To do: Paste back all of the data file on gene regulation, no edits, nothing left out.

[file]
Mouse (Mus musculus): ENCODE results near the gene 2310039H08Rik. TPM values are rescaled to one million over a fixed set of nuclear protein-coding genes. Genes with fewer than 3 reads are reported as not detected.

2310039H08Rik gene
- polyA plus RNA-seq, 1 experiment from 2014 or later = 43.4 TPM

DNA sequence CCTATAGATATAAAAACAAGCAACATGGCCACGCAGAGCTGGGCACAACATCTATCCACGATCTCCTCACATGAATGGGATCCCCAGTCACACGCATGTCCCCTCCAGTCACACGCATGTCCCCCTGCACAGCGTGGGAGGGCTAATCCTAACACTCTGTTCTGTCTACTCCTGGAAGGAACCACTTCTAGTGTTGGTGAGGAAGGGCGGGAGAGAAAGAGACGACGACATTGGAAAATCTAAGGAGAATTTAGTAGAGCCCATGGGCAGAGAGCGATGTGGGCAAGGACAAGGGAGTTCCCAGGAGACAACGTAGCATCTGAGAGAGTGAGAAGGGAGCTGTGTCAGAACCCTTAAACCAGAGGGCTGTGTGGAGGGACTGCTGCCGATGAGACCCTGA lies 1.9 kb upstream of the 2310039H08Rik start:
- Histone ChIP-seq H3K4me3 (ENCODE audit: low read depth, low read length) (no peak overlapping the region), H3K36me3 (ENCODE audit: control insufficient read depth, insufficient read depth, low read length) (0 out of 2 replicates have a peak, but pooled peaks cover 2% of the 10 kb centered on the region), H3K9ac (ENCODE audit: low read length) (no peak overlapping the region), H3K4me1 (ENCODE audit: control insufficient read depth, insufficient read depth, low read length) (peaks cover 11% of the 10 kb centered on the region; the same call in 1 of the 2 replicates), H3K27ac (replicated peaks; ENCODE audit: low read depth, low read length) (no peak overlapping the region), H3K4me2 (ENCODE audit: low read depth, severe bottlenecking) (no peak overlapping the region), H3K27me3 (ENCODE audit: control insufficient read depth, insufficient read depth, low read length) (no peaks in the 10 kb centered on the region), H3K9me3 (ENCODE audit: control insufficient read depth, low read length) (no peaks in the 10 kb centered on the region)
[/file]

Mouse (Mus musculus): ENCODE results near the gene 2310039H08Rik. TPM values are rescaled to one million over a fixed set of nuclear protein-coding genes. Genes with fewer than 3 reads are reported as not detected.

2310039H08Rik gene
- polyA plus RNA-seq, 1 experiment from 2014 or later = 43.4 TPM

DNA sequence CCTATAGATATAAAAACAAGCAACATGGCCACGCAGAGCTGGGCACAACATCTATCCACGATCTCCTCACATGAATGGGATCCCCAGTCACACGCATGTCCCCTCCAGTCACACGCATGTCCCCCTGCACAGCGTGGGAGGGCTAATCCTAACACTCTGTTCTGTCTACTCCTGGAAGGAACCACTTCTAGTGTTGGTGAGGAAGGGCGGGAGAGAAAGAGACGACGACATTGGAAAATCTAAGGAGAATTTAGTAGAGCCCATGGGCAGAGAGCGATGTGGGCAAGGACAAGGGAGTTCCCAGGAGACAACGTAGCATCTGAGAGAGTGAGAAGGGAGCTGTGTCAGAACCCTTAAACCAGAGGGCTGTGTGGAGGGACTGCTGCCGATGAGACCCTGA lies 1.9 kb upstream of the 2310039H08Rik start:
- Histone ChIP-seq H3K4me3 (ENCODE audit: low read depth, low read length) (no peak overlapping the region), H3K36me3 (ENCODE audit: control insufficient read depth, insufficient read depth, low read length) (0 out of 2 replicates have a peak, but pooled peaks cover 2% of the 10 kb centered on the region), H3K9ac (ENCODE audit: low read length) (no peak overlapping the region), H3K4me1 (ENCODE audit: control insufficient read depth, insufficient read depth, low read length) (peaks cover 11% of the 10 kb centered on the region; the same call in 1 of the 2 replicates), H3K27ac (replicated peaks; ENCODE audit: low read depth, low read length) (no peak overlapping the region), H3K4me2 (ENCODE audit: low read depth, severe bottlenecking) (no peak overlapping the region), H3K27me3 (ENCODE audit: control insufficient read depth, insufficient read depth, low read length) (no peaks in the 10 kb centered on the region), H3K9me3 (ENCODE audit: control insufficient read depth, low read length) (no peaks in the 10 kb centered on the region)